How to switch off your work brain after hours (infographic)

Are you old enough to remember a time when not only were you not expected to work in your free time, but also it was pretty difficult to do? An age before perma-connectivity, expanded business culture, and the perils of ‘taking it easy’ in the gig economy?

Actually, it’s partly an illusion. Yes, lots of us have jobs where the boundaries between on-time and down-time are blurry at best, but just as many of us have trouble switching off even when it’s ‘allowed’ – and we would have been just as bad decades ago.

The so-called Protestant work ethic has long since shrugged off its religious shackles to embrace secular Western culture – and by extension, most of the rest of the world – in a suffocating bear-hug. We associate work with effort, effort with pain, and pain with purity or goodness. We wear our breakdowns as badges of honor.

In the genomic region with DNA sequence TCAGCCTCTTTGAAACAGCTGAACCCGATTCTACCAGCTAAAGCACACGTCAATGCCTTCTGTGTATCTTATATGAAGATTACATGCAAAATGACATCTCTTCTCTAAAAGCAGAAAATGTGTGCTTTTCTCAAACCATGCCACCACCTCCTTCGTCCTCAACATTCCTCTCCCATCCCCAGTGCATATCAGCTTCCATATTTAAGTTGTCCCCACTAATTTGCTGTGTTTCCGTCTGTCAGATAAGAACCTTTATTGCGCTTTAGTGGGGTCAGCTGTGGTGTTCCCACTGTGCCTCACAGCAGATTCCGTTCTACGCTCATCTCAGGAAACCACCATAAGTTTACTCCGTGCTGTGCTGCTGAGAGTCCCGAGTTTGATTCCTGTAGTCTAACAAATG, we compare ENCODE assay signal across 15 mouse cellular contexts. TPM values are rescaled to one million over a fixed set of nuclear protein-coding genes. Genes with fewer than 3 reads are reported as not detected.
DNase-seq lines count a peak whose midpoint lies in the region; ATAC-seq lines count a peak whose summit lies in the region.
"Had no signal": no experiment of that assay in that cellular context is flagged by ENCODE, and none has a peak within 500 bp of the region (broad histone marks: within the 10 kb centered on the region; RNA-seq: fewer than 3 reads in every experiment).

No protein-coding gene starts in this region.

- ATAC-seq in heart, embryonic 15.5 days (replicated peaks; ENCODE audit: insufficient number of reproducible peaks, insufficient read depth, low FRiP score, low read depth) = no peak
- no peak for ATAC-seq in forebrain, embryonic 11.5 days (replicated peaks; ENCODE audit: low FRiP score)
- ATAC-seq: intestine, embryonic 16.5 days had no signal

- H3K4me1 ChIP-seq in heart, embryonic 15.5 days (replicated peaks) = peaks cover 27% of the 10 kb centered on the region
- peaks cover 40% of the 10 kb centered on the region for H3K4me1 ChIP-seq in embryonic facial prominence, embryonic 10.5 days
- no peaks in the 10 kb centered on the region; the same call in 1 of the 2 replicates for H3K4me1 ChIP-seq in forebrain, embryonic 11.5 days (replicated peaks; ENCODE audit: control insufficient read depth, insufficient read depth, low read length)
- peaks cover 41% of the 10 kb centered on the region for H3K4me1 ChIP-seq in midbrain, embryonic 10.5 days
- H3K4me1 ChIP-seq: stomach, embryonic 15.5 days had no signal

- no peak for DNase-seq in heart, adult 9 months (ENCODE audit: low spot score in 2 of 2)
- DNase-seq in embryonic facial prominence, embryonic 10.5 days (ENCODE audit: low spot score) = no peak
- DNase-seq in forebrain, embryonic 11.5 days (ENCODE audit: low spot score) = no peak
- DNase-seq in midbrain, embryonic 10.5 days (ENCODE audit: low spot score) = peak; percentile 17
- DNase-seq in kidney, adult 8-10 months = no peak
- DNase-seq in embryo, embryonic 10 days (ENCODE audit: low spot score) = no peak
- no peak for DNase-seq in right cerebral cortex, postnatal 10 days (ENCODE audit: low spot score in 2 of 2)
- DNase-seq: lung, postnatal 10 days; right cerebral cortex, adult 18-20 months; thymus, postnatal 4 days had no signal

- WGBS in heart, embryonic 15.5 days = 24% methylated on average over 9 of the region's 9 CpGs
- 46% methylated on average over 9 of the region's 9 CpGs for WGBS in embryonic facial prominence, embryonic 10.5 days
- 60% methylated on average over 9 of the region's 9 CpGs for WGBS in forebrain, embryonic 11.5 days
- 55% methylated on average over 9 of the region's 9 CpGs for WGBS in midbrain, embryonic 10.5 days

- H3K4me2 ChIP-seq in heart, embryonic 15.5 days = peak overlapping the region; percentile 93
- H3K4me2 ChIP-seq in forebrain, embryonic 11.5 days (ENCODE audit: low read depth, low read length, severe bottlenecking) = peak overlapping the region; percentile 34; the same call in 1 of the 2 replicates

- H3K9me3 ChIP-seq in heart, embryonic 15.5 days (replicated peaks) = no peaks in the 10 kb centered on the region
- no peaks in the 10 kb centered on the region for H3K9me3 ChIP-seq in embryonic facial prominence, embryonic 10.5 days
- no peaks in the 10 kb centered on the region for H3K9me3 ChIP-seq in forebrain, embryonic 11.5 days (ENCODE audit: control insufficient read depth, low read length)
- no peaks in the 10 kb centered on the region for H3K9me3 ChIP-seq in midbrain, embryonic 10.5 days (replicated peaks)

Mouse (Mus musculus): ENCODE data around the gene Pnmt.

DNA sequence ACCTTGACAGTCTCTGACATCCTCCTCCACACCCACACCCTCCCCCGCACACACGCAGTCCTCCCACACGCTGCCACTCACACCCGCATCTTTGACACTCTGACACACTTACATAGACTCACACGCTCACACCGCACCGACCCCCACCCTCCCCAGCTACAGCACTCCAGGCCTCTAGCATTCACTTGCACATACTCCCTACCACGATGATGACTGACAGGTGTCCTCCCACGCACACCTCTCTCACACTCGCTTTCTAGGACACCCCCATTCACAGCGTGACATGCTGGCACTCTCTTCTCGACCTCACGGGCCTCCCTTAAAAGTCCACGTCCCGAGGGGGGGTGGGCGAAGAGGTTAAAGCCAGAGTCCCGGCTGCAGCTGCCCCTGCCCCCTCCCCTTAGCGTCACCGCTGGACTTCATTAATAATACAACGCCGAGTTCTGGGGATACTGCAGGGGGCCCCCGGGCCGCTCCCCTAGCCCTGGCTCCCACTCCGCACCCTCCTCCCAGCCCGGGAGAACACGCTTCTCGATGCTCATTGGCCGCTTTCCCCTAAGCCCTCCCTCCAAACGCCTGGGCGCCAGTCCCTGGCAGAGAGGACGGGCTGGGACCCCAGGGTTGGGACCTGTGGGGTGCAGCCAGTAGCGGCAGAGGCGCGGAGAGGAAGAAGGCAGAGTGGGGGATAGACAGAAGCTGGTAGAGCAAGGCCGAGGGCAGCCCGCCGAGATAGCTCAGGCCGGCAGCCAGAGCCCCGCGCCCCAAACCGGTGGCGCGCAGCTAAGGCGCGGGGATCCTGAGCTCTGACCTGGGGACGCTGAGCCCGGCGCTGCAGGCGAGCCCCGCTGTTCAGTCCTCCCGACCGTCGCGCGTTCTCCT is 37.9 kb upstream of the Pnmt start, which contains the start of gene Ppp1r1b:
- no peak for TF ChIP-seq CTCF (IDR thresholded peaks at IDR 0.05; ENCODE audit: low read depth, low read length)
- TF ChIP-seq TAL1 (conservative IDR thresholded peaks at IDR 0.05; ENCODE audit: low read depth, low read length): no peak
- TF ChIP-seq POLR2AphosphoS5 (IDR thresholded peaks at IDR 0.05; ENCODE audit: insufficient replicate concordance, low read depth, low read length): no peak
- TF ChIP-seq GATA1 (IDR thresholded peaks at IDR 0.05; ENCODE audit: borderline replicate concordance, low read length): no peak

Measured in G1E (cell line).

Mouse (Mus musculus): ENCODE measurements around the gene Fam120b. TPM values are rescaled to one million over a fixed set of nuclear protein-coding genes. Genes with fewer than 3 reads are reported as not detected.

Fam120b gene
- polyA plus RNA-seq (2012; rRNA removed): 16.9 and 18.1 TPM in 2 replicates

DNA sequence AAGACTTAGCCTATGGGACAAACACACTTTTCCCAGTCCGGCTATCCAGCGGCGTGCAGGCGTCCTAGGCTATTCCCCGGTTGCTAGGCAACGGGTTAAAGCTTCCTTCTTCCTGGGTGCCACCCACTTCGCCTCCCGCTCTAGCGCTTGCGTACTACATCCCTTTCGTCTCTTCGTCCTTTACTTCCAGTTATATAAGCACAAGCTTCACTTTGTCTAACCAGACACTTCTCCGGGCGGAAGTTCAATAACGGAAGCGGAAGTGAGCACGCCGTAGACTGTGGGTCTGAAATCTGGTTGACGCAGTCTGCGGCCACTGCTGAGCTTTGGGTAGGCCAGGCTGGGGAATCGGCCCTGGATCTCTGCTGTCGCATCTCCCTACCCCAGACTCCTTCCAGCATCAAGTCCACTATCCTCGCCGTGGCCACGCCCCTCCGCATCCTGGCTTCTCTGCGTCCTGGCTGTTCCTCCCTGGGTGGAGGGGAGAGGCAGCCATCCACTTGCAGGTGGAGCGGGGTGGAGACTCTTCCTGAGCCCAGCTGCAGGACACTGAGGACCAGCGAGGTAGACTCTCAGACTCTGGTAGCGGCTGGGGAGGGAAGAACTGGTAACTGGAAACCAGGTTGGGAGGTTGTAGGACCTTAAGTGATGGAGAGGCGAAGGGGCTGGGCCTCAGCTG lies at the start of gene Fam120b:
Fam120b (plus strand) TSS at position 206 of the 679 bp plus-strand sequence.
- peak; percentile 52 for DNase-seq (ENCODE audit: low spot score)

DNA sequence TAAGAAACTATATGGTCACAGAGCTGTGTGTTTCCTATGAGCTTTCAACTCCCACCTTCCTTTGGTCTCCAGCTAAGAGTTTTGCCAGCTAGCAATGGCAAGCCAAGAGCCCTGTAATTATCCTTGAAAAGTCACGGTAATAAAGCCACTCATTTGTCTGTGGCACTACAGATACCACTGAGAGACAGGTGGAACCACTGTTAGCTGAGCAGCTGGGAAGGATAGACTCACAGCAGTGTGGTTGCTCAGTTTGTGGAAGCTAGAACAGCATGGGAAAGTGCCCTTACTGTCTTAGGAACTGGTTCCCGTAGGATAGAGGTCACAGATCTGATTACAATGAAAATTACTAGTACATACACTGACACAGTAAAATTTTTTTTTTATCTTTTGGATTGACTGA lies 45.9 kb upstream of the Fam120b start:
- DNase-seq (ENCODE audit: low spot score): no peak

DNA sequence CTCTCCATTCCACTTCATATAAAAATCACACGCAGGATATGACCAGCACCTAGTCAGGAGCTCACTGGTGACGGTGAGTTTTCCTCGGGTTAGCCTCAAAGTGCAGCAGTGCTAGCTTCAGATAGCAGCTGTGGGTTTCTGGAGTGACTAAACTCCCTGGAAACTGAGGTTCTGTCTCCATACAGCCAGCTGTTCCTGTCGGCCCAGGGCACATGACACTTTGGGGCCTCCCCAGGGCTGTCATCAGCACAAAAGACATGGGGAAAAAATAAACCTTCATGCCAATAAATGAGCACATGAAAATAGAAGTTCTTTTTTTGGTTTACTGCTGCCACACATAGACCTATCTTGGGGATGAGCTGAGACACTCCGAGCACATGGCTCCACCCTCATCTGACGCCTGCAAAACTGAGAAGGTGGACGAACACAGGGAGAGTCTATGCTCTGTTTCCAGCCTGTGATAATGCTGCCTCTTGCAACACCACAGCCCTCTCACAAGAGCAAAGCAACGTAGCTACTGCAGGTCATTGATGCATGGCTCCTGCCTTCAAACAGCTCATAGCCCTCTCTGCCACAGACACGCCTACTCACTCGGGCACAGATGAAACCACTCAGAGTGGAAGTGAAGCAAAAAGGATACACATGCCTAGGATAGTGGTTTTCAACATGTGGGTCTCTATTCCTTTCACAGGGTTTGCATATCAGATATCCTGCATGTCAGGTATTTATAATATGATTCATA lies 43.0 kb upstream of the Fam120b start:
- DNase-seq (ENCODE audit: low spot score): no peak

Naturally, it’s an attitude that business and political leaders are happy to cultivate. They’re on holiday or playing golf while our hard toil fills their coffers and balances their books.

But while there’s much to be said for taking your work seriously, whatever the nature of what you do, it is both counterproductive and unhealthy if you never switch off that part of your mind that deals with your professional life.

Reducing your stress levels in this way can also help improve your relationships. And it bears repeating, now more than ever, that people are more important than money.

Forgetting about work will also improve your job satisfaction. Because, you know, life is about more than killing yourself to get to the top.

But how to go about rebooting your mind in a culture of permanent digital connectivity?

Emergency reboot

If you Googled this article (or found your way here because you can’t put your phone down) then chances are you need some quick answers. Your mind may be spinning like a tired hard drive and you don’t know how to stop it. Even if that’s not where you’re at right now, these are the tips you need to unwind at a few moments notice and without prior preparation.